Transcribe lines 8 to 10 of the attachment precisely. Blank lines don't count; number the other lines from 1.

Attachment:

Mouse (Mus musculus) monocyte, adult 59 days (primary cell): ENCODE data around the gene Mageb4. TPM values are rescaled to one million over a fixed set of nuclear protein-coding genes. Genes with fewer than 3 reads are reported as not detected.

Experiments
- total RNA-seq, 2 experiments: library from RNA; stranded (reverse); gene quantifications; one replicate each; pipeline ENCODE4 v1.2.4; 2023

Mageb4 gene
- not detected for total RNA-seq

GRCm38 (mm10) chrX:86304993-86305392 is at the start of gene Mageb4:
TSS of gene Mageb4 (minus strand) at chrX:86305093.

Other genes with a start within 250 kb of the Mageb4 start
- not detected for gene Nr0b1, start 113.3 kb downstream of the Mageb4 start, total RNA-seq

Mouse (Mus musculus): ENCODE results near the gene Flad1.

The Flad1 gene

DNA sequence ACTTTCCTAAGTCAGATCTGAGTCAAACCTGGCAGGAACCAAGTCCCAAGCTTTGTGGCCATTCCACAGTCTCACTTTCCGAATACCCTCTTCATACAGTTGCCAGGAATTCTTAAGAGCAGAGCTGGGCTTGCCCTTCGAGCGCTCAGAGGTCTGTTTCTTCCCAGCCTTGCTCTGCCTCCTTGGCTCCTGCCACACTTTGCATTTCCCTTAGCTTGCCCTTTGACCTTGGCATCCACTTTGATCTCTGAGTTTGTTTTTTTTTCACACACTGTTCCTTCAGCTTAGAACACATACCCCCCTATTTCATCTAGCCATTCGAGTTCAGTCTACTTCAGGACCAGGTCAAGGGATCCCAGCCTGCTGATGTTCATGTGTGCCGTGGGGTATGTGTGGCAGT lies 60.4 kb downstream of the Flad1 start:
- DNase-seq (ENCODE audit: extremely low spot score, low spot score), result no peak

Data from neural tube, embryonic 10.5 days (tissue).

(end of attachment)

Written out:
Other genes with a start within 250 kb of the Mageb4 start
- not detected for gene Nr0b1, start 113.3 kb downstream of the Mageb4 start, total RNA-seq

Mouse (Mus musculus): ENCODE results near the gene Flad1.